Book reveals ‘Big Bill’ France as true visionary

col-cathyelliott (2)It is a rare occurrence, but occasionally in the world of professional sports an individual comes along who becomes the standard bearer for his particular field of competition.

It’s generational, to some degree. My Michael Jordan may be my kid’s LeBron James, for example, or your dad’s long speeches about the genius of Fran Tarkenton may mirror your own enthusiasm for the athletic stylings of Tom Brady … although Brady may have gotten a little deflated in your eyes given current events. (Sorry, couldn’t help myself.)

In NASCAR discussions, the names you would probably hear most often would be guys like Junior Johnson, Richard Petty and David Pearson, or Jeff Gordon, or any of the available Earnhardt or Allison options.

But the NASCAR name least likely to come up when playing our own personal version of “Celebrity Sports” is the most influential figure in the history of stock car racing: William Henry Getty France. In a new book titled Big Bill: The Life and Times of NASCAR Founder Bill France Sr., author H.A. Branham tells us why.

In the interest of full disclosure, Branham has been a great friend of mine for well over a decade, occupying a permanent spot in the highest of my personal esteem levels. This lofty position is due to the fact that during one particularly memorable NASCAR Champion’s Week in New York City, Herb got me closer to Academy Award-winning actor/director Kevin Costner than any mortal woman should be allowed to go. Seriously, it was like looking into the eyes of the sun.

More to our point here, when he is not making overage fangirls’ dreams come true, Herb Branham is a terrific writer with a particular talent for taking reams of research and crafting them into biographies and compilations that read more like James Patterson novels than the Encyclopedia Britannica. In other words, they’re that thing that reading is supposed to be, no matter what that Tolstoy guy says: Fun.

“Big Bill” France – so labeled for his six-foot, five-inch stature – was the original visionary wheelman of the NASCAR world, a racer and mechanic who corralled the loosey-goosey world of stock car racing in the 1940s and ‘50s into the billion-dollar business of today. Along the way, he was targeted by Jimmy Hoffa and the Teamsters, and met with Bobby Kennedy, who at the time was America’s attorney general, about resolving that particular problem.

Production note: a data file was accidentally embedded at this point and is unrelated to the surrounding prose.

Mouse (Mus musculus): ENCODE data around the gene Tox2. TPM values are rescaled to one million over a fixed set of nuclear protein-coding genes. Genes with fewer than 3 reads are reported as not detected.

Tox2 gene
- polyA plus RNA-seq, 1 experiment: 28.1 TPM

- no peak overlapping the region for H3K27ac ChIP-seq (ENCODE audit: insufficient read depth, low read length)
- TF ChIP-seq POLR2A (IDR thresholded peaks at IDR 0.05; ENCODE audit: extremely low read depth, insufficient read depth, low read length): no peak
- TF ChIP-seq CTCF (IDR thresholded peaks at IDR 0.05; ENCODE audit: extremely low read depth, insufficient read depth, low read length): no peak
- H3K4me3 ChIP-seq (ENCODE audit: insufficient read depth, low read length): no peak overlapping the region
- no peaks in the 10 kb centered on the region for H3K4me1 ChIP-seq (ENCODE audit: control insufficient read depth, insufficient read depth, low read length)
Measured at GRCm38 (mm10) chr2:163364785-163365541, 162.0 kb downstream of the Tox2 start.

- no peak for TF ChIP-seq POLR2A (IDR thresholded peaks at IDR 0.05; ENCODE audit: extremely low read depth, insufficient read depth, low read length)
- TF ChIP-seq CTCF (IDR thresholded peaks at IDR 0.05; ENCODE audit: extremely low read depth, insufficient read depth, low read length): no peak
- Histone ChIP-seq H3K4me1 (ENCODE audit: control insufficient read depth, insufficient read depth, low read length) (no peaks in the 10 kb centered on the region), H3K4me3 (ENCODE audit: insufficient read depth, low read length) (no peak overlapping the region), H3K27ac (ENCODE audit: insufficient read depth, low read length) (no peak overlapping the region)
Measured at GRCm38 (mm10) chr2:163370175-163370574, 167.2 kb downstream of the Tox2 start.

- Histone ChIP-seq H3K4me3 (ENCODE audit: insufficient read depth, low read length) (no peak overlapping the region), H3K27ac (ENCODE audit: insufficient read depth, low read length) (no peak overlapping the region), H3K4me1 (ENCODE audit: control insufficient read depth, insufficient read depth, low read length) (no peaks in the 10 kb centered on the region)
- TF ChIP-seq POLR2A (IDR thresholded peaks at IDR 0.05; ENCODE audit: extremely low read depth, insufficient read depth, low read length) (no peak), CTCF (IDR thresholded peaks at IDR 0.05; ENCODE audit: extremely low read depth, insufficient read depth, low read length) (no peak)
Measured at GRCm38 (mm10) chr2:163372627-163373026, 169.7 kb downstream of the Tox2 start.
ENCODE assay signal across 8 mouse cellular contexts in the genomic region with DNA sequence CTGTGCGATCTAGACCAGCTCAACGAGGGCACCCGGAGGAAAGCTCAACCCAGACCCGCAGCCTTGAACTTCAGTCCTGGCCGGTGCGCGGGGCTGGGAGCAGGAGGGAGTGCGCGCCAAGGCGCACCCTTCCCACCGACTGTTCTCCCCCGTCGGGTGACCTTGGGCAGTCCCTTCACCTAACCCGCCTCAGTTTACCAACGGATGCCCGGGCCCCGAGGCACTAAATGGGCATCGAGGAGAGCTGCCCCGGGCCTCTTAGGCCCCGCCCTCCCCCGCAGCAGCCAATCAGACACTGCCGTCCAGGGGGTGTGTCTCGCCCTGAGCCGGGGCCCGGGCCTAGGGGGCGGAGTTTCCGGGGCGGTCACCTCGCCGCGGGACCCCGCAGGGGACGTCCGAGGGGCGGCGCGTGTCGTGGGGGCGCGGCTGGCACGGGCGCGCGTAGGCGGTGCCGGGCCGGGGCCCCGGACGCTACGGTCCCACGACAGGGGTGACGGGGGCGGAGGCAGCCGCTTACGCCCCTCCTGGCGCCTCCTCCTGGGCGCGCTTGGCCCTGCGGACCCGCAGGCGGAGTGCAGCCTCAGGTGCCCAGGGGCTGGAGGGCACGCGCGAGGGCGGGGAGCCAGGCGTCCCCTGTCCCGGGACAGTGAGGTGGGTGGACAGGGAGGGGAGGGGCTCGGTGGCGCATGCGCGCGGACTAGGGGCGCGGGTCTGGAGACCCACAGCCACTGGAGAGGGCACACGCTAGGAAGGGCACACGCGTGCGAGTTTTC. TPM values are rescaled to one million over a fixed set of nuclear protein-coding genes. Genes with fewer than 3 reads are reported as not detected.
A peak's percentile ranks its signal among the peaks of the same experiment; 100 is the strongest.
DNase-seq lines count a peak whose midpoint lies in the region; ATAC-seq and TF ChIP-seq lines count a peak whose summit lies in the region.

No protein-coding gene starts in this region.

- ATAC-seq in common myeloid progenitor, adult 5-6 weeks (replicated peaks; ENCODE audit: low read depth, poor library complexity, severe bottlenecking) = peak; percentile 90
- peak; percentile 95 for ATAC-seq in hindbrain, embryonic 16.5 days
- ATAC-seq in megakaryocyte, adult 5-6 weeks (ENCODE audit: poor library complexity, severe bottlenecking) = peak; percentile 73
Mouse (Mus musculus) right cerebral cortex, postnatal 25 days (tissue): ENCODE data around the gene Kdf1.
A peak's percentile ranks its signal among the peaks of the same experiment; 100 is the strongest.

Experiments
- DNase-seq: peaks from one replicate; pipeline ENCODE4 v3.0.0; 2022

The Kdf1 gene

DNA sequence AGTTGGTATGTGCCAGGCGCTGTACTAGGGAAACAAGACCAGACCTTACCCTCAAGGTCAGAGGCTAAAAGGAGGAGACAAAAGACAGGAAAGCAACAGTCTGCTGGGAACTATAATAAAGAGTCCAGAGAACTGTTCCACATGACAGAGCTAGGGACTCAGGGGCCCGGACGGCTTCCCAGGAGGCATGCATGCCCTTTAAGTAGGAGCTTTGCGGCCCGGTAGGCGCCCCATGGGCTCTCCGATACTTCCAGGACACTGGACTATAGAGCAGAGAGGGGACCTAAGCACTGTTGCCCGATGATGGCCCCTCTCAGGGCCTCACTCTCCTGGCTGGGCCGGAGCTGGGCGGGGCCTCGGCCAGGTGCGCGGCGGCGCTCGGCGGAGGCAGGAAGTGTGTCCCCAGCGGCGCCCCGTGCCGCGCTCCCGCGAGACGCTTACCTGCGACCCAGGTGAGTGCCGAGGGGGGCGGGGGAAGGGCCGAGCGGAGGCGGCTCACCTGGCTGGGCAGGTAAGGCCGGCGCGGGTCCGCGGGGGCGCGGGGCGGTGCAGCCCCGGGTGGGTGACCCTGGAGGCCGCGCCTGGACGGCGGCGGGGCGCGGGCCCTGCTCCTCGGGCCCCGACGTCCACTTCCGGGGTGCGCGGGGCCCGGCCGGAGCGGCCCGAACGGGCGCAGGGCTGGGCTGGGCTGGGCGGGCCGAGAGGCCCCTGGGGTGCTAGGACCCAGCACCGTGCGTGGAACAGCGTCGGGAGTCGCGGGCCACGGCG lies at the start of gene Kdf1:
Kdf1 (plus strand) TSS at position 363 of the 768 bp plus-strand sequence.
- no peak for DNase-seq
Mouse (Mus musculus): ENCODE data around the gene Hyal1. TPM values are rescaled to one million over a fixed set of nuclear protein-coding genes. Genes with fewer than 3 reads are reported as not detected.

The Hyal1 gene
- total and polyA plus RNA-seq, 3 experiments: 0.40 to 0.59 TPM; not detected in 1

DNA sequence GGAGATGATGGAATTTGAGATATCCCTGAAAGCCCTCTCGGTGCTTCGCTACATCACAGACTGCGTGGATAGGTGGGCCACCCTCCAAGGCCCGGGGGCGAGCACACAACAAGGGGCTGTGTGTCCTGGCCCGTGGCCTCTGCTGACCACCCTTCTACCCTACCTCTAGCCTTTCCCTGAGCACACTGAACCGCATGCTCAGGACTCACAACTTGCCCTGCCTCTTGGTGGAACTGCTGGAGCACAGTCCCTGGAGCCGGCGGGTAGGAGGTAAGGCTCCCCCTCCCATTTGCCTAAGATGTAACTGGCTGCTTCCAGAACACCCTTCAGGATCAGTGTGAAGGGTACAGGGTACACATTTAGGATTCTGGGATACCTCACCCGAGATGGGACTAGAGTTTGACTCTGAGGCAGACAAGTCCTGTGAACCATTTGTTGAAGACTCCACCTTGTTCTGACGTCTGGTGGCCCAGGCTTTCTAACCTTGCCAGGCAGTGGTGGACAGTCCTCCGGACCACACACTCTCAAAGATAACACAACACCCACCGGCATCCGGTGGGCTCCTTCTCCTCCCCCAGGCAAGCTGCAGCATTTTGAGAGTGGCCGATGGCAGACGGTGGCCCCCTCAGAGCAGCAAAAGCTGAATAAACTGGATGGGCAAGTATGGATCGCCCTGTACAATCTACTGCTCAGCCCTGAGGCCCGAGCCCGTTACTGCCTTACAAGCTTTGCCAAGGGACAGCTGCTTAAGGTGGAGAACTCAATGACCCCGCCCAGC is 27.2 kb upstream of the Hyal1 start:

He learned – or maybe even created – the art of stock car racing public relations, giving fans exciting new venues to visit and interesting superstar drivers to care about, from moonshiners to war heroes. He got a bunch of disparate people together in a Daytona Beach hotel room and, many bottles of whiskey and hundreds of cigarettes later, they emerged as a united sanctioning body called NASCAR.

With a big tract of swampland, a loan of a few hundred thousand dollars and a ridiculous 15-month deadline, he built Daytona International Speedway, now known as the World Center of Racing, and established the sport’s richest and most famous event, the Daytona 500. By comparison, Chicagoland Speedway, one of NACSAR’s newest facilities, took nearly two years to construct at a cost of $130 million.

France wasn’t one to sit in a fancy ivory-tower office and survey his empire, but instead was ready and willing to get his hands dirty when the situation warranted it. In one particularly memorable incident, fisticuffs were involved … but you’ll have to read the book for more details on that one.

Big Bill was also a devoted husband and father, planting the early seeds of the family-values atmosphere still so much in evidence in today’s NASCAR.

I bookmarked one particular line in the book as I was reading. France’s daughter-in-law, Betty Jane France, was telling the story of driving around the track at Daytona with Big Bill before the first Daytona 500 was ever run, when he made the following comment: “This is really going to be something one day.” That may be the understatement of the century.

In addition to Big Bill: The Life and Times of NASCAR Founder Bill France Sr., H.A. Branham is the author of Bill France Jr.: The Man Who Made NASCAR; The NASCAR Family Album; and The NASCAR Vault. Find his work at your local bookstore, or at your favorite online retailers including amazon.com and bn.com.

Cathy Elliott is the former director of public relations for Darlington Raceway and author of the books Chicken Soup for the Soul: NASCAR and Darlington Raceway: Too Tough To Tame. Contact her at cathyelliott@hotmail.com.

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